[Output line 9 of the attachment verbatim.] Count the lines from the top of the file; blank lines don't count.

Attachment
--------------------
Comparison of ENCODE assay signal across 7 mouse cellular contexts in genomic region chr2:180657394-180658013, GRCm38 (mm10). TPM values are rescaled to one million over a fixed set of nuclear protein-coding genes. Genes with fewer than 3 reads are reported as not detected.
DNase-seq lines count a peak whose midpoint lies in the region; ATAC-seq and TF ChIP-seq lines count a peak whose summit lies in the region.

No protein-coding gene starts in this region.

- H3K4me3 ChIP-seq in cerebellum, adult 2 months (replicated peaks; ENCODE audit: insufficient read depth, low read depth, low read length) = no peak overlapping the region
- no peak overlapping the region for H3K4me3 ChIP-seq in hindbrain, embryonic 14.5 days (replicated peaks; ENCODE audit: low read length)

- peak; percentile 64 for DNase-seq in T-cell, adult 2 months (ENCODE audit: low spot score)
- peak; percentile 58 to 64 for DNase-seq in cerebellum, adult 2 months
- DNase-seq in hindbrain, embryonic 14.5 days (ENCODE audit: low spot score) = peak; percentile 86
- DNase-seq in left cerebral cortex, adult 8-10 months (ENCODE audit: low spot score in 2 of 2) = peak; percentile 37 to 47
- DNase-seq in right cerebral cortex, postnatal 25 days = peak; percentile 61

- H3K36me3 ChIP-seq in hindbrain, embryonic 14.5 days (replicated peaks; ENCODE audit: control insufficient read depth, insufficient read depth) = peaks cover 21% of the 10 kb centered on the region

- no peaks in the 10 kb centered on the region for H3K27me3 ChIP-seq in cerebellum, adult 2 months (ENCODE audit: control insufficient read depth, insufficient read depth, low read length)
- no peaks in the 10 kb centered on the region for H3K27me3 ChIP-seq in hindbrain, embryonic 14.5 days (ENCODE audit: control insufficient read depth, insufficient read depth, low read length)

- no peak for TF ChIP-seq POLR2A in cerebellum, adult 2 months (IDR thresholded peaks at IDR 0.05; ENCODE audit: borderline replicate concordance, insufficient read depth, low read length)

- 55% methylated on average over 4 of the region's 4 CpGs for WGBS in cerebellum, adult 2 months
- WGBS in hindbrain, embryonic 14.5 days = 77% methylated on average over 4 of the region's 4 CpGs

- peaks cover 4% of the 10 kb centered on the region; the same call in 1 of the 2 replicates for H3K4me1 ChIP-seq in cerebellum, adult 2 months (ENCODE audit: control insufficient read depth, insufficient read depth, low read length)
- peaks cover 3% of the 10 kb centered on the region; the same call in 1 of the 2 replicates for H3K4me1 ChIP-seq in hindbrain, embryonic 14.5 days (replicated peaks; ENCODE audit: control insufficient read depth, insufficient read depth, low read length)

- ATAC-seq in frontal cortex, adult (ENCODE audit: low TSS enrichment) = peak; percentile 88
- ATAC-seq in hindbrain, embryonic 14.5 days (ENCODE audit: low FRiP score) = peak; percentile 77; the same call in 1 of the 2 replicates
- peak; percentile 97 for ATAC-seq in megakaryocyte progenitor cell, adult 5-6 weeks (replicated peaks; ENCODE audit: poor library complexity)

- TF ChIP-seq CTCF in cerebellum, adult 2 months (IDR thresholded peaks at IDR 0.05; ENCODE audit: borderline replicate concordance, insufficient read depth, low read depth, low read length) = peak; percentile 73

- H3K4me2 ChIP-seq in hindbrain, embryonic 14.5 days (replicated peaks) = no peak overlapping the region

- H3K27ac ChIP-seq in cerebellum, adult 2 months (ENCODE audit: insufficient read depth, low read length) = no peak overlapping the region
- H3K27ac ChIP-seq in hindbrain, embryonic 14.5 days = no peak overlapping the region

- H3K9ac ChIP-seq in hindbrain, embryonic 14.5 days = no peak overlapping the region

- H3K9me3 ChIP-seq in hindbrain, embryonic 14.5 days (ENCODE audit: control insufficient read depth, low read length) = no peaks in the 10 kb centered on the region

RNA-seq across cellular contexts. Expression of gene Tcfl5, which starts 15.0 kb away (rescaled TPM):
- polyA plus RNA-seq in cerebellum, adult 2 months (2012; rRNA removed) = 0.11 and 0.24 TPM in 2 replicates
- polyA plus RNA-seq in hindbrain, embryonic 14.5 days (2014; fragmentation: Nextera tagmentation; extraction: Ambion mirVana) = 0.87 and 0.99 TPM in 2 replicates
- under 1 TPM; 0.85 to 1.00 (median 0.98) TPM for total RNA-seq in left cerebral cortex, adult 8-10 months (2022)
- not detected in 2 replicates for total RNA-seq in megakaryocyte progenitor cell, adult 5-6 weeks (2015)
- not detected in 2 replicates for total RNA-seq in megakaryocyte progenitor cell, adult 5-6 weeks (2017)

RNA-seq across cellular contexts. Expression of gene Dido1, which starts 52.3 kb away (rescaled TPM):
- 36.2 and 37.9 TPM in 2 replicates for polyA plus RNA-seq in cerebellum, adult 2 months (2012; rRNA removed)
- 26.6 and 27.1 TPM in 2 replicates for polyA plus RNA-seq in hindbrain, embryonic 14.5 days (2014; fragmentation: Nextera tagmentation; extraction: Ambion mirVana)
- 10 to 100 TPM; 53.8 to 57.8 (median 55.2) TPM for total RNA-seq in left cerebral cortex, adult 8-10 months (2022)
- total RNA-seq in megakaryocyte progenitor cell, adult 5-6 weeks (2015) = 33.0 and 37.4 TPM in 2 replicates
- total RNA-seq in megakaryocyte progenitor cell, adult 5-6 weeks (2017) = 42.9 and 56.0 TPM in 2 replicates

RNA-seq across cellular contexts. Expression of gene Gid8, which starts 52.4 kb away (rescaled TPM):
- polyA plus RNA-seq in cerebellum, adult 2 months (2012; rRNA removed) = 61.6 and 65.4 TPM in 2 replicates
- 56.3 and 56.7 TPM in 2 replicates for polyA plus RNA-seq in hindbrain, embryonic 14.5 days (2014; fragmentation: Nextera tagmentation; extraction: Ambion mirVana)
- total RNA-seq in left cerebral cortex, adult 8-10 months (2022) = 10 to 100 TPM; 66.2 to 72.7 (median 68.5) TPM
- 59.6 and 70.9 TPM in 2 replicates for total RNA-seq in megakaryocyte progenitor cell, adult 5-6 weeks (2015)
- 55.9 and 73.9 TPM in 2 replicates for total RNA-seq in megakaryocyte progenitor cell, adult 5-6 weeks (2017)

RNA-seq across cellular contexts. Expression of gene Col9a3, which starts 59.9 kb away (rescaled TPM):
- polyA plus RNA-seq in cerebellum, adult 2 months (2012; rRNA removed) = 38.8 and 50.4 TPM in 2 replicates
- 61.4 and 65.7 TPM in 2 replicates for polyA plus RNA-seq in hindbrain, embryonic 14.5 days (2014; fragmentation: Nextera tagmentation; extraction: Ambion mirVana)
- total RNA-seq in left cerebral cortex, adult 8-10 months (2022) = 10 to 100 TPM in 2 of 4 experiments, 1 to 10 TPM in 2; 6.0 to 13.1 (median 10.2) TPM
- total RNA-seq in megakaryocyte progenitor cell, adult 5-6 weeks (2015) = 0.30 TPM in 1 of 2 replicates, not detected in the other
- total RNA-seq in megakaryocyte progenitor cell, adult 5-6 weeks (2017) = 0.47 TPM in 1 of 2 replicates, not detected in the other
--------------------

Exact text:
- DNase-seq in left cerebral cortex, adult 8-10 months (ENCODE audit: low spot score in 2 of 2) = peak; percentile 37 to 47